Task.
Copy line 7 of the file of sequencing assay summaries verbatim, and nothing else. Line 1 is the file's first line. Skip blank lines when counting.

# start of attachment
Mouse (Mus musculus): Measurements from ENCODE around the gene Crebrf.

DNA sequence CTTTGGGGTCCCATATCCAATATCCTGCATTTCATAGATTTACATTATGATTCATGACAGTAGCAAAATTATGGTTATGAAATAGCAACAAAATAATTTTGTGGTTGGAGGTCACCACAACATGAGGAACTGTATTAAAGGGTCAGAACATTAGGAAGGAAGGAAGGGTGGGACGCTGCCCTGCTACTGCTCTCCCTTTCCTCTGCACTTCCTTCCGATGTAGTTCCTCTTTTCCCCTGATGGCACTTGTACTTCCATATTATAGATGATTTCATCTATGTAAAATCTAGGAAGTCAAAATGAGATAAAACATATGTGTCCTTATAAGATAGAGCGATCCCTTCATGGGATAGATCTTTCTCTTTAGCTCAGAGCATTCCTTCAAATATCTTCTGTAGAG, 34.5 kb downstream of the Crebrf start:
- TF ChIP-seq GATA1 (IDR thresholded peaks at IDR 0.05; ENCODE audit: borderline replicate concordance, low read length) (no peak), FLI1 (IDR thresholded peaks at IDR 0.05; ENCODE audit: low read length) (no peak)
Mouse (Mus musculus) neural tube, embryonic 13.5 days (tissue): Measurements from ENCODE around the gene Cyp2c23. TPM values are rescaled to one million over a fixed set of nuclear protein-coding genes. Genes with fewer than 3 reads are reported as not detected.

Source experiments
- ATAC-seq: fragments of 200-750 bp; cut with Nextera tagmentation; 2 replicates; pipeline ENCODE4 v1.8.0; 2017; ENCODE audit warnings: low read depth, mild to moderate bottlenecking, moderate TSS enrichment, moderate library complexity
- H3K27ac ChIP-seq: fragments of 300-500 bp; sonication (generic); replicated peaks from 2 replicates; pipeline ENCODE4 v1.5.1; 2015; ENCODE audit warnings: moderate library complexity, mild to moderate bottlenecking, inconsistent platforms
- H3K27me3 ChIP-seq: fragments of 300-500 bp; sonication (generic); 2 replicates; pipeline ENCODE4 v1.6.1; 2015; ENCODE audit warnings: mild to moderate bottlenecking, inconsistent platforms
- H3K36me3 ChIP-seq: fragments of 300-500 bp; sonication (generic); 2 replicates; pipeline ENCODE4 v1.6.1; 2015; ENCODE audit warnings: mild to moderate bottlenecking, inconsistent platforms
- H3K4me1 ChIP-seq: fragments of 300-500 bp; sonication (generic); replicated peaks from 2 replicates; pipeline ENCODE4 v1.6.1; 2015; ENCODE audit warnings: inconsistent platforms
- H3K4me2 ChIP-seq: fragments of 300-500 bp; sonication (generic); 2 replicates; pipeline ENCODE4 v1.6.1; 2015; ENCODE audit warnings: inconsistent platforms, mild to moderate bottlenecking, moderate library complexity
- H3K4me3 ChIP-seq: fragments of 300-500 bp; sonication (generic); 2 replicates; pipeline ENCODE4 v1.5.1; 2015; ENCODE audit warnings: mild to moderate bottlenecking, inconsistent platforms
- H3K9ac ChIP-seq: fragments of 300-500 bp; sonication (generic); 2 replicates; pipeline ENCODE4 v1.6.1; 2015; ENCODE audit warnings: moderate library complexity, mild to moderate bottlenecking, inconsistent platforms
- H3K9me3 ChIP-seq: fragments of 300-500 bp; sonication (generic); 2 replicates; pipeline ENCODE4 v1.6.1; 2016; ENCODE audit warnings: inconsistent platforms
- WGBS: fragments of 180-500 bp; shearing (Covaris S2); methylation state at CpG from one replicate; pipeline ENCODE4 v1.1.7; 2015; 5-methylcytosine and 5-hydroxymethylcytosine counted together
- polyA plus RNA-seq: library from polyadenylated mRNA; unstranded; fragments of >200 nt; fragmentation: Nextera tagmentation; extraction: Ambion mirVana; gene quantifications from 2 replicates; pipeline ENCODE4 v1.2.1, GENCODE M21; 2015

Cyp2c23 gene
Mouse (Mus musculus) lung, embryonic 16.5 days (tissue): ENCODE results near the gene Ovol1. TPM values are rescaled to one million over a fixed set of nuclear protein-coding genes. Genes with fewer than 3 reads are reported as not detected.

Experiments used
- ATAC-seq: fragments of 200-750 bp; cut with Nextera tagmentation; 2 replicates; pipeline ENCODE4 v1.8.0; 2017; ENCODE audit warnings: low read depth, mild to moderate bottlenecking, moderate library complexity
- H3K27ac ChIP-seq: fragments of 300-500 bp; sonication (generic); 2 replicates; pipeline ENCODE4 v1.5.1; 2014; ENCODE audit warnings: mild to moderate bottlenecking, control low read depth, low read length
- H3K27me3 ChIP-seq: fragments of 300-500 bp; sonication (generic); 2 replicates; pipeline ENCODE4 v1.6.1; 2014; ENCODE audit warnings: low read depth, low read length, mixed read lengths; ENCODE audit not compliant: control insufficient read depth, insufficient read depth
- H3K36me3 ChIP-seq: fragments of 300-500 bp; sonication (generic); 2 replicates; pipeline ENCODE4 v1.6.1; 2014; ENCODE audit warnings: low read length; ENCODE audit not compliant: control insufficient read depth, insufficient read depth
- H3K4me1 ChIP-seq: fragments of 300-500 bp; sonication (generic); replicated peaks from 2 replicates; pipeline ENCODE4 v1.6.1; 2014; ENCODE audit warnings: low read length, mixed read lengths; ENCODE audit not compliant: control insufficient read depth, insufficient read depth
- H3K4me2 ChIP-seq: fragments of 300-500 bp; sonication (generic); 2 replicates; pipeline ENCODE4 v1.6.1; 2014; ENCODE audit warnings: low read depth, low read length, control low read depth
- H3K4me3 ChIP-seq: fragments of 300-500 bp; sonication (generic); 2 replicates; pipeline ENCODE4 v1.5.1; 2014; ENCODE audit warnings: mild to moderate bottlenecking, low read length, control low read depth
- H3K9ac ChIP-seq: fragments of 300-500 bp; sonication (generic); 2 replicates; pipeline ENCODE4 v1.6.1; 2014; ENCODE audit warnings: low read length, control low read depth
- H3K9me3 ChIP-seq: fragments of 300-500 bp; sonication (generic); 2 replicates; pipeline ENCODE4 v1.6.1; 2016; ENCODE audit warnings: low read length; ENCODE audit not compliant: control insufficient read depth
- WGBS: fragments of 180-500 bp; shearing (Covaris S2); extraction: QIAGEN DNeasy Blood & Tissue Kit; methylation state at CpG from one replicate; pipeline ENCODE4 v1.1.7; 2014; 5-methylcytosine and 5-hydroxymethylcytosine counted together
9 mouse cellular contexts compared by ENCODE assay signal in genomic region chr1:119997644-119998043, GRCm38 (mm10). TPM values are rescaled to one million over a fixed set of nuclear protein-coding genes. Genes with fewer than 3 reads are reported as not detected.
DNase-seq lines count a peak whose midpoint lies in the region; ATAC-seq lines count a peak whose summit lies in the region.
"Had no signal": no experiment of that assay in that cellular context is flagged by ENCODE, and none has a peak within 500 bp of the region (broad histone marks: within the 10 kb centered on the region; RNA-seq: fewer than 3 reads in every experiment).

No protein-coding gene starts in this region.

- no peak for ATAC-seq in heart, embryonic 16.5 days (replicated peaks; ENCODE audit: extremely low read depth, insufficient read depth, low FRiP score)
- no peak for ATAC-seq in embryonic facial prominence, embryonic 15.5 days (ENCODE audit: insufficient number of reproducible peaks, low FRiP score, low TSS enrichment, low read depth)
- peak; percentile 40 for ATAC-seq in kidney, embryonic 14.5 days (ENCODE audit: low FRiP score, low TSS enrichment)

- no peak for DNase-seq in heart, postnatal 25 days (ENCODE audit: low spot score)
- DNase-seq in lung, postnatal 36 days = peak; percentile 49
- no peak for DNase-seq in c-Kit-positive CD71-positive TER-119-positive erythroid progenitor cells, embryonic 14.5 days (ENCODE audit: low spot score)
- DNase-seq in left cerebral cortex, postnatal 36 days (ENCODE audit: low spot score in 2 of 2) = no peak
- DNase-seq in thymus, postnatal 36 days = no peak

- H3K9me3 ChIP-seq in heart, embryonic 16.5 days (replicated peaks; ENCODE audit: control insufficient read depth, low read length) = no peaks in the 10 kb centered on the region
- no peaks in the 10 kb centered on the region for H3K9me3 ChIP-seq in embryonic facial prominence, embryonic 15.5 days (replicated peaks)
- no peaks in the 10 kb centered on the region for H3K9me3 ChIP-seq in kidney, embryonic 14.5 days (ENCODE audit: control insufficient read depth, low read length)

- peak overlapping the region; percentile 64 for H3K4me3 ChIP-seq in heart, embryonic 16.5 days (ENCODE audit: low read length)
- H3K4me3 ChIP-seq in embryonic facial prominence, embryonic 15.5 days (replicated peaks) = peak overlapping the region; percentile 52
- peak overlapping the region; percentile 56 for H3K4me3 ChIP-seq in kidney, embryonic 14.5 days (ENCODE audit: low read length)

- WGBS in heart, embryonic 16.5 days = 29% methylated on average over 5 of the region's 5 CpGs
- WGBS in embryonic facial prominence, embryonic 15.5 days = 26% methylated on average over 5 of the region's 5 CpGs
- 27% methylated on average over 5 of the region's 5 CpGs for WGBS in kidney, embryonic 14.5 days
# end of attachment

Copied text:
- H3K27ac ChIP-seq: fragments of 300-500 bp; sonication (generic); replicated peaks from 2 replicates; pipeline ENCODE4 v1.5.1; 2015; ENCODE audit warnings: moderate library complexity, mild to moderate bottlenecking, inconsistent platforms